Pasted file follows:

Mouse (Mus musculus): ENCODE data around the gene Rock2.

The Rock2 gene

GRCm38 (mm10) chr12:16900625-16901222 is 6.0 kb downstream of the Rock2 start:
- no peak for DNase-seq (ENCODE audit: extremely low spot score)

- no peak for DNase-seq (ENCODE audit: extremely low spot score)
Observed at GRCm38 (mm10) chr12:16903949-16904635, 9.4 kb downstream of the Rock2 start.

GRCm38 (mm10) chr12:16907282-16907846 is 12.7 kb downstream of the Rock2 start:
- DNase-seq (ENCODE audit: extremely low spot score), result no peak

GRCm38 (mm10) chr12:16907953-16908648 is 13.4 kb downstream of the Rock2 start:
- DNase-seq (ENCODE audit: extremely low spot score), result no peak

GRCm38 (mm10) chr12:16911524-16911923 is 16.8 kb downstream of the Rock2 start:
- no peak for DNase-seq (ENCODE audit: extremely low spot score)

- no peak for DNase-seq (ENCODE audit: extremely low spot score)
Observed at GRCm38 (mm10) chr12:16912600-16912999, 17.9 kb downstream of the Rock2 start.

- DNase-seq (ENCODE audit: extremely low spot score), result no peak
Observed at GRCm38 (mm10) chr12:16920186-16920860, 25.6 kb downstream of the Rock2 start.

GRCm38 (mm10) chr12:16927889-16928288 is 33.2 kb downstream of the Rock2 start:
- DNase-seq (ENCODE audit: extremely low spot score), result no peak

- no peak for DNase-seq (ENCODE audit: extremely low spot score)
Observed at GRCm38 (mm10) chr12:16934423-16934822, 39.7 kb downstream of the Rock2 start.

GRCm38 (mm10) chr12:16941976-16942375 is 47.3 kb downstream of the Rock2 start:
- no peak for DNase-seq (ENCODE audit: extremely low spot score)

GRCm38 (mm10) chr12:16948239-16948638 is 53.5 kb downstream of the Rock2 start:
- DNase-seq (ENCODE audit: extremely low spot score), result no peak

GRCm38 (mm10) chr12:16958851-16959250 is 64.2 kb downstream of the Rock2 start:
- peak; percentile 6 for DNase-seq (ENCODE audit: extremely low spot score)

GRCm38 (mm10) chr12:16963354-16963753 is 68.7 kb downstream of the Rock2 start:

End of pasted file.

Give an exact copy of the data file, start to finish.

Mouse (Mus musculus): ENCODE data around the gene Rock2.

The Rock2 gene

GRCm38 (mm10) chr12:16900625-16901222 is 6.0 kb downstream of the Rock2 start:
- no peak for DNase-seq (ENCODE audit: extremely low spot score)

- no peak for DNase-seq (ENCODE audit: extremely low spot score)
Observed at GRCm38 (mm10) chr12:16903949-16904635, 9.4 kb downstream of the Rock2 start.

GRCm38 (mm10) chr12:16907282-16907846 is 12.7 kb downstream of the Rock2 start:
- DNase-seq (ENCODE audit: extremely low spot score), result no peak

GRCm38 (mm10) chr12:16907953-16908648 is 13.4 kb downstream of the Rock2 start:
- DNase-seq (ENCODE audit: extremely low spot score), result no peak

GRCm38 (mm10) chr12:16911524-16911923 is 16.8 kb downstream of the Rock2 start:
- no peak for DNase-seq (ENCODE audit: extremely low spot score)

- no peak for DNase-seq (ENCODE audit: extremely low spot score)
Observed at GRCm38 (mm10) chr12:16912600-16912999, 17.9 kb downstream of the Rock2 start.

- DNase-seq (ENCODE audit: extremely low spot score), result no peak
Observed at GRCm38 (mm10) chr12:16920186-16920860, 25.6 kb downstream of the Rock2 start.

GRCm38 (mm10) chr12:16927889-16928288 is 33.2 kb downstream of the Rock2 start:
- DNase-seq (ENCODE audit: extremely low spot score), result no peak

- no peak for DNase-seq (ENCODE audit: extremely low spot score)
Observed at GRCm38 (mm10) chr12:16934423-16934822, 39.7 kb downstream of the Rock2 start.

GRCm38 (mm10) chr12:16941976-16942375 is 47.3 kb downstream of the Rock2 start:
- no peak for DNase-seq (ENCODE audit: extremely low spot score)

GRCm38 (mm10) chr12:16948239-16948638 is 53.5 kb downstream of the Rock2 start:
- DNase-seq (ENCODE audit: extremely low spot score), result no peak

GRCm38 (mm10) chr12:16958851-16959250 is 64.2 kb downstream of the Rock2 start:
- peak; percentile 6 for DNase-seq (ENCODE audit: extremely low spot score)

GRCm38 (mm10) chr12:16963354-16963753 is 68.7 kb downstream of the Rock2 start: